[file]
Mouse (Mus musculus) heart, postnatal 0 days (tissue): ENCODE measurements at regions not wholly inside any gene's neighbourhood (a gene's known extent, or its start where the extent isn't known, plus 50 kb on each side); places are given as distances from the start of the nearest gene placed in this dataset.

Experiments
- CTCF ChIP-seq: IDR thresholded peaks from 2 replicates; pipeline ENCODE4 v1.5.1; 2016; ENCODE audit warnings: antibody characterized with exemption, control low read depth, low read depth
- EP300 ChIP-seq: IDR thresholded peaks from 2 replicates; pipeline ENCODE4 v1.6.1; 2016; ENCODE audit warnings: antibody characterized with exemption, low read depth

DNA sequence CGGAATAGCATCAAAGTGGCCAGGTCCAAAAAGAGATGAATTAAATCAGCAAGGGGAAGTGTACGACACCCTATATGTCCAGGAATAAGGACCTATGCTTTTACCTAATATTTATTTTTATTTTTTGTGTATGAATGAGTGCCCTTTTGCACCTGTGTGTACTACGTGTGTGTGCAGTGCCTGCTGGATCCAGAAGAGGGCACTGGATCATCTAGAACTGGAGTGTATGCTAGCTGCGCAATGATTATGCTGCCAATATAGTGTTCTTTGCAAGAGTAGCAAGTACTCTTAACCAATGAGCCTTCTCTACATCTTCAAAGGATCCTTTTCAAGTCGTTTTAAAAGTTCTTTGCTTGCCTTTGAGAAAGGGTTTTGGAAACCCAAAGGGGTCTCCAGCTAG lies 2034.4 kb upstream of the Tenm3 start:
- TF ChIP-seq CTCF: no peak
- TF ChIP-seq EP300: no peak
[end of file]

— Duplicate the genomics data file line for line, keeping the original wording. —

Mouse (Mus musculus) heart, postnatal 0 days (tissue): ENCODE measurements at regions not wholly inside any gene's neighbourhood (a gene's known extent, or its start where the extent isn't known, plus 50 kb on each side); places are given as distances from the start of the nearest gene placed in this dataset.

Experiments
- CTCF ChIP-seq: IDR thresholded peaks from 2 replicates; pipeline ENCODE4 v1.5.1; 2016; ENCODE audit warnings: antibody characterized with exemption, control low read depth, low read depth
- EP300 ChIP-seq: IDR thresholded peaks from 2 replicates; pipeline ENCODE4 v1.6.1; 2016; ENCODE audit warnings: antibody characterized with exemption, low read depth

DNA sequence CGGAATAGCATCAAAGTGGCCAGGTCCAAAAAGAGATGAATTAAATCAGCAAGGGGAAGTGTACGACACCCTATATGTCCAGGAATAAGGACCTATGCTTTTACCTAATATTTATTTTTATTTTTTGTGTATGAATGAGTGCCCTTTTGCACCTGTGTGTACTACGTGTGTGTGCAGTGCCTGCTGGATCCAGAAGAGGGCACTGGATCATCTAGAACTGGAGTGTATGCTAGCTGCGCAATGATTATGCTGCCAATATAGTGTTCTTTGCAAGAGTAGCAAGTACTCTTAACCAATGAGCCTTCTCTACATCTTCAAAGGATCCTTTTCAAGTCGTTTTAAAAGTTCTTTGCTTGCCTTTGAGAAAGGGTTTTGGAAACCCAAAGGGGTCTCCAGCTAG lies 2034.4 kb upstream of the Tenm3 start:
- TF ChIP-seq CTCF: no peak
- TF ChIP-seq EP300: no peak